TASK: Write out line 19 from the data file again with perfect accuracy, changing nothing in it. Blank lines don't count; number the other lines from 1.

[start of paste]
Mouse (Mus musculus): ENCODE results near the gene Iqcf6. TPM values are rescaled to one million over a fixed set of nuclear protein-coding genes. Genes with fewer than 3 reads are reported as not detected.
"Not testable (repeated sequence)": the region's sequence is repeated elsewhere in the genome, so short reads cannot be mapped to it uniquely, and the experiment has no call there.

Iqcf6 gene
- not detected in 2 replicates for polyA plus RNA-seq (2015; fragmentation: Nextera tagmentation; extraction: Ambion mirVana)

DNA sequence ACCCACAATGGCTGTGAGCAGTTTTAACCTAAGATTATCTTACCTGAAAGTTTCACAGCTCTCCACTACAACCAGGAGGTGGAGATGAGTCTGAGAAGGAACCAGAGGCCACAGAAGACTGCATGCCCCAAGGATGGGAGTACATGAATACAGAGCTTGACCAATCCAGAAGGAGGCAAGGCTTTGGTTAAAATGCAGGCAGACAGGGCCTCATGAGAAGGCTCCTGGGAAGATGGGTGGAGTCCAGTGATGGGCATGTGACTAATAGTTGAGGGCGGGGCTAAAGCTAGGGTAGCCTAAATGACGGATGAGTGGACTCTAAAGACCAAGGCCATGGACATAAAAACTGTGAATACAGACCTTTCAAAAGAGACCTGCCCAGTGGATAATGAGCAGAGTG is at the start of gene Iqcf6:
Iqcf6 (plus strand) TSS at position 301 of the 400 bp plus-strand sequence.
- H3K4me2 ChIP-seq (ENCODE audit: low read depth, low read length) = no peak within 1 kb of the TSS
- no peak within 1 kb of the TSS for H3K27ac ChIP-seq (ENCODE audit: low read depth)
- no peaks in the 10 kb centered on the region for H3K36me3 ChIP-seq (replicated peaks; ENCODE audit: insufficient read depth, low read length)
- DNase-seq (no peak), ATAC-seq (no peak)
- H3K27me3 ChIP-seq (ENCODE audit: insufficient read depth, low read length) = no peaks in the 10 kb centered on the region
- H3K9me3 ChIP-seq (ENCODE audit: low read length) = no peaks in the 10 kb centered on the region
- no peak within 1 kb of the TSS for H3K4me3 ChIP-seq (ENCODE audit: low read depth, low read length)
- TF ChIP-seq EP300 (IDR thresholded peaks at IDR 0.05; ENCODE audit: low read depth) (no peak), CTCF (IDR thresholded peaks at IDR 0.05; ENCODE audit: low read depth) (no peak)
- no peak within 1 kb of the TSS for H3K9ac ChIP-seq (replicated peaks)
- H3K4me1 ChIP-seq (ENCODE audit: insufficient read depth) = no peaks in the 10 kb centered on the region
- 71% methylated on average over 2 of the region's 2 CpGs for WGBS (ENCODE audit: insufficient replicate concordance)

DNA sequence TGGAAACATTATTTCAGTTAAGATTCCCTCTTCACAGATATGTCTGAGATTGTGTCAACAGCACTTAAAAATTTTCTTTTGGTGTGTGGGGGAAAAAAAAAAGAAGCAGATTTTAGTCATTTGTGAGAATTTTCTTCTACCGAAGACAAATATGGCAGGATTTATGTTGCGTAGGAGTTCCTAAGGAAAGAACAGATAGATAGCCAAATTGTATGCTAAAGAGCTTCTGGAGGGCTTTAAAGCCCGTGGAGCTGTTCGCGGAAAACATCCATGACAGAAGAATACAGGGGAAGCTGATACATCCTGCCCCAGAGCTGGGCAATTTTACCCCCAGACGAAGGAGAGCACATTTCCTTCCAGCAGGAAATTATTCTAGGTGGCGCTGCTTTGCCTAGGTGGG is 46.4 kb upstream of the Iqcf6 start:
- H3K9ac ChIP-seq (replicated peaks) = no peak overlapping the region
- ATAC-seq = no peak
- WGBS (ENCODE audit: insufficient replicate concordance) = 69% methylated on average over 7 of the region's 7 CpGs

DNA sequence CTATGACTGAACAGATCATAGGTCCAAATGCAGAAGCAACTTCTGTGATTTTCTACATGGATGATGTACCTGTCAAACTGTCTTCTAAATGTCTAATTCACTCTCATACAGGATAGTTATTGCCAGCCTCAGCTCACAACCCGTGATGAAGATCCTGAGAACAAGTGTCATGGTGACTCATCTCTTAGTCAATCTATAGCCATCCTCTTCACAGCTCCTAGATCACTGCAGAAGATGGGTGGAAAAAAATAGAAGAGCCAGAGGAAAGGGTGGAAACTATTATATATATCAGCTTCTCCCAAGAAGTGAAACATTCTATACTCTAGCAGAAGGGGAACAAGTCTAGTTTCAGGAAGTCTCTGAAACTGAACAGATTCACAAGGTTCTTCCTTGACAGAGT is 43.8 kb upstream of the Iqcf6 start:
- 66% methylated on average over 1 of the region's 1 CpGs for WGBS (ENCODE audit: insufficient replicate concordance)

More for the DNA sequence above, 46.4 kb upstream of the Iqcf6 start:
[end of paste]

- H3K9ac ChIP-seq (replicated peaks) = no peak overlapping the region